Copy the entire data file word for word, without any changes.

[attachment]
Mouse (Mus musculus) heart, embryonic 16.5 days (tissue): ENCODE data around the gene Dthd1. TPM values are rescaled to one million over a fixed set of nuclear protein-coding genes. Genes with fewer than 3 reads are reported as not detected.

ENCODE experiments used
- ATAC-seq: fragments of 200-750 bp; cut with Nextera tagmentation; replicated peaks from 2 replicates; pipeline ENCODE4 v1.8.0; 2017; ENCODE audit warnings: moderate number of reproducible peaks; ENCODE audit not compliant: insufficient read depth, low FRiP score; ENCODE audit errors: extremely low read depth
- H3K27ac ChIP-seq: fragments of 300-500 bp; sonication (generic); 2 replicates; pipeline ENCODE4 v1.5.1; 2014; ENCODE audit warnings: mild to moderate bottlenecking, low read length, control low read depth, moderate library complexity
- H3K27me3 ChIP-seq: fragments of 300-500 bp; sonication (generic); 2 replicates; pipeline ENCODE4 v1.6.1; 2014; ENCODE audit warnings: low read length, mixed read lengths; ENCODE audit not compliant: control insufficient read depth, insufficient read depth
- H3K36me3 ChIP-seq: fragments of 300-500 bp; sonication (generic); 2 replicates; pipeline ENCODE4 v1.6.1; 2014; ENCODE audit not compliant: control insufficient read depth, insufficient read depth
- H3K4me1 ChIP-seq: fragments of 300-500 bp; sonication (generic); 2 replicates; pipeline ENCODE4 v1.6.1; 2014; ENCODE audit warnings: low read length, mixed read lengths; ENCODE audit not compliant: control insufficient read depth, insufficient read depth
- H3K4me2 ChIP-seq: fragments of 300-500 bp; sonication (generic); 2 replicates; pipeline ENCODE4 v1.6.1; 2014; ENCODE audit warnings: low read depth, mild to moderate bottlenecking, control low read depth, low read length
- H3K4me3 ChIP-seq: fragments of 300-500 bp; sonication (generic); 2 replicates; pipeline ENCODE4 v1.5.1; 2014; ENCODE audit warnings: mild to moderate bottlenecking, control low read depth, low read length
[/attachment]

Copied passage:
Mouse (Mus musculus) heart, embryonic 16.5 days (tissue): ENCODE data around the gene Dthd1. TPM values are rescaled to one million over a fixed set of nuclear protein-coding genes. Genes with fewer than 3 reads are reported as not detected.

ENCODE experiments used
- ATAC-seq: fragments of 200-750 bp; cut with Nextera tagmentation; replicated peaks from 2 replicates; pipeline ENCODE4 v1.8.0; 2017; ENCODE audit warnings: moderate number of reproducible peaks; ENCODE audit not compliant: insufficient read depth, low FRiP score; ENCODE audit errors: extremely low read depth
- H3K27ac ChIP-seq: fragments of 300-500 bp; sonication (generic); 2 replicates; pipeline ENCODE4 v1.5.1; 2014; ENCODE audit warnings: mild to moderate bottlenecking, low read length, control low read depth, moderate library complexity
- H3K27me3 ChIP-seq: fragments of 300-500 bp; sonication (generic); 2 replicates; pipeline ENCODE4 v1.6.1; 2014; ENCODE audit warnings: low read length, mixed read lengths; ENCODE audit not compliant: control insufficient read depth, insufficient read depth
- H3K36me3 ChIP-seq: fragments of 300-500 bp; sonication (generic); 2 replicates; pipeline ENCODE4 v1.6.1; 2014; ENCODE audit not compliant: control insufficient read depth, insufficient read depth
- H3K4me1 ChIP-seq: fragments of 300-500 bp; sonication (generic); 2 replicates; pipeline ENCODE4 v1.6.1; 2014; ENCODE audit warnings: low read length, mixed read lengths; ENCODE audit not compliant: control insufficient read depth, insufficient read depth
- H3K4me2 ChIP-seq: fragments of 300-500 bp; sonication (generic); 2 replicates; pipeline ENCODE4 v1.6.1; 2014; ENCODE audit warnings: low read depth, mild to moderate bottlenecking, control low read depth, low read length
- H3K4me3 ChIP-seq: fragments of 300-500 bp; sonication (generic); 2 replicates; pipeline ENCODE4 v1.5.1; 2014; ENCODE audit warnings: mild to moderate bottlenecking, control low read depth, low read length